01 March 2008

Copyright and my music and movies

One of the issues I find I am dealing with in regard to the iPOS and why it doesn't work with other programs than iTunes is DRM, or Digital Rights Management, and AAC/.m4p . The iPod is set up in such a way to try to prevent "piracy". Then again, so is the Toshiba gigabeat, but I don't have any problems with managing that unit. But the iPOS is a whole other thing.

I don't mind artists getting royalties for their work, but I do mind pieces of software telling me how to organise my music collection. Forcing me to use file formats I don't want and reorganising my music files on my computer. Even more so when the software is set up so that it constantly crashed my equipment.

On the other hand, I have 7 to 11 mp3 players (number depends on if you count computers). Fair use allows me to be able to listen to this music on any of these machines. As I have said before, I don't use file sharing programs, but I have an extensive music collection. I don't like being told to use one piece of software or equipment: especially if that software or equipment doesn't work for me.

Another headache I have is that some of the music and movies I want to see distributed aren't getting as wide a distribution, or even being distributed in a way that rewards the artists. Case in point are videos, especially those being pirated, sold in one region and not another, and so on.

The primary objective of copyright is not to reward the labor of authors, but to promote the Progress of Science and useful Arts. To this end, copyright assures authors the right to their original expression, but encourages others to build freely upon the ideas and information conveyed by a work. This result is neither unfair nor unfortunate. It is the means by which copyright advances the progress of science and art.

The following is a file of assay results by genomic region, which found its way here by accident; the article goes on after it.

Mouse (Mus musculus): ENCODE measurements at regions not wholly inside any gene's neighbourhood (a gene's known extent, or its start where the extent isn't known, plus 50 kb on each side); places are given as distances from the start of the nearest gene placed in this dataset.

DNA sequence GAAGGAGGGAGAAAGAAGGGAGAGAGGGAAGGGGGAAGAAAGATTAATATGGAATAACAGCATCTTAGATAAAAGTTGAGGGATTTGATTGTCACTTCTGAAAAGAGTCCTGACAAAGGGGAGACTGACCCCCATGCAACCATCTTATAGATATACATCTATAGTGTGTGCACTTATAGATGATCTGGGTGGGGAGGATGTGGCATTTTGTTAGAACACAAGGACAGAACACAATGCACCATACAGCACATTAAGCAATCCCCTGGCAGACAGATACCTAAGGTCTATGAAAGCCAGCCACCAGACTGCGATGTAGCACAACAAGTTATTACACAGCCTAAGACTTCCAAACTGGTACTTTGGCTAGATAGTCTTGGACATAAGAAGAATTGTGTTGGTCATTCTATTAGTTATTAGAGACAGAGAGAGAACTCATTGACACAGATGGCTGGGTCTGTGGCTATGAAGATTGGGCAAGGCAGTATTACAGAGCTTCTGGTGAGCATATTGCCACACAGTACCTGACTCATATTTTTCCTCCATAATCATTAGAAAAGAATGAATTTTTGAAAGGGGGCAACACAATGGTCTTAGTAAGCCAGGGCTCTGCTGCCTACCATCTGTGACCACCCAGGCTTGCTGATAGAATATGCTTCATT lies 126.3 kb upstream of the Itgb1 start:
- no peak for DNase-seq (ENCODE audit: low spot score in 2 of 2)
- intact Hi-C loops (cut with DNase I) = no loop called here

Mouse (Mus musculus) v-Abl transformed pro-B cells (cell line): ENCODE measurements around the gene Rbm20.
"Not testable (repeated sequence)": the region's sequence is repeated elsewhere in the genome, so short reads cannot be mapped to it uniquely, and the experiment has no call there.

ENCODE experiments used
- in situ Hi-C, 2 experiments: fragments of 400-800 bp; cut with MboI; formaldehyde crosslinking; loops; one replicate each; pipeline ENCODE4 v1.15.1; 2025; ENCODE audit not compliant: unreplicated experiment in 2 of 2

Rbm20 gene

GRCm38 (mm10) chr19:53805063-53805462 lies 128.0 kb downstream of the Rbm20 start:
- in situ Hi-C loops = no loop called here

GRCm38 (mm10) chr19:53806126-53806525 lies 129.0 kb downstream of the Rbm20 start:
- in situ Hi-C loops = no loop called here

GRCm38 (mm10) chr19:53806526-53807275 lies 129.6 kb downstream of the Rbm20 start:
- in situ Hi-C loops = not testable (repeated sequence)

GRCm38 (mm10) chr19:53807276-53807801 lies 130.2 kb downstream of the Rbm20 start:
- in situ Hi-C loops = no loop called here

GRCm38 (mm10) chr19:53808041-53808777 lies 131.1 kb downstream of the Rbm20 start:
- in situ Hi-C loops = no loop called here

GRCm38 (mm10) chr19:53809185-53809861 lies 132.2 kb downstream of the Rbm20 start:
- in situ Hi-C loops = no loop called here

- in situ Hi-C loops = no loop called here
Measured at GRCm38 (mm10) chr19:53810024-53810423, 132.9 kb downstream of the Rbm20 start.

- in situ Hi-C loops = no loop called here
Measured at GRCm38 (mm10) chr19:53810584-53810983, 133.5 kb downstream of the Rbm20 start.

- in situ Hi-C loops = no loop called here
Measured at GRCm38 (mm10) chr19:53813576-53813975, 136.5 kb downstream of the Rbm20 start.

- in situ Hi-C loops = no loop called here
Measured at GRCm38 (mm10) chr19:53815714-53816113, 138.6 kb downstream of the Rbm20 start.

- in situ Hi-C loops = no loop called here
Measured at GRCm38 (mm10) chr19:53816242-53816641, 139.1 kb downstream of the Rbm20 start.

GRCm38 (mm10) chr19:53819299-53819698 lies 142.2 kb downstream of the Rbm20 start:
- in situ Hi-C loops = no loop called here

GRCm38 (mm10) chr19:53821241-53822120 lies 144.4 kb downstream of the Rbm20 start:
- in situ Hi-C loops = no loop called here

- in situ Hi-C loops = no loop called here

The problems is that there are now new ways of getting music, video, literature, and other art forms distributed. Yahoo had an article about how the music industry has missed the mark on the internet and using the internet as a method for distributing music and videos. That's really true.

First there were the peer-to-peer networks, which the Recording industry has basically shut down. On the other hand, there are now sites in places like the Ukraine (MP3 Fiesta) which distributes recently released albums for 99 cents a pop. This is opposed to other sites which charge as much for a single song.

But the real issue to me isn't so much the price of downloading as much as the access to material. Take Nikolas Harnoncourt and Concentus Musicus Wien's recording of Jan Dismas Zelenka's Hipocondrie. Das Alte Werke hasn't reissued this on CD, but it's available as a download on the internet. I've seen it for $2.99. Maybe that price is in Euros, but the point is that for anywhere from US$3-6, I can have a digital copy of a work. Das Alte Werke has caught up with this and say it will reissue this work, but how many people have downloaded it already.

And, I can replace a work that I sold from my vinyl collection despite the fact that I need to back up my downloads and don't get album art and notes (not much of a loss in the days of the CD) for much less than the price of a CD. Additionally, most of the cost of a CD is profit (and distribution costs). But, cutting out the middleman drastically reduces the cost of the music.

And getting material to the audience is the real issue. I was thinking of howthe Beatles came to the attention of Brian Epstein by people asking for copies of "please, please me" and Brian searching out the Beatles. A musician can use the internet to connect with his audience.

That's the real point of this post is being able to make music available to the audience should be the focus of the music industry.

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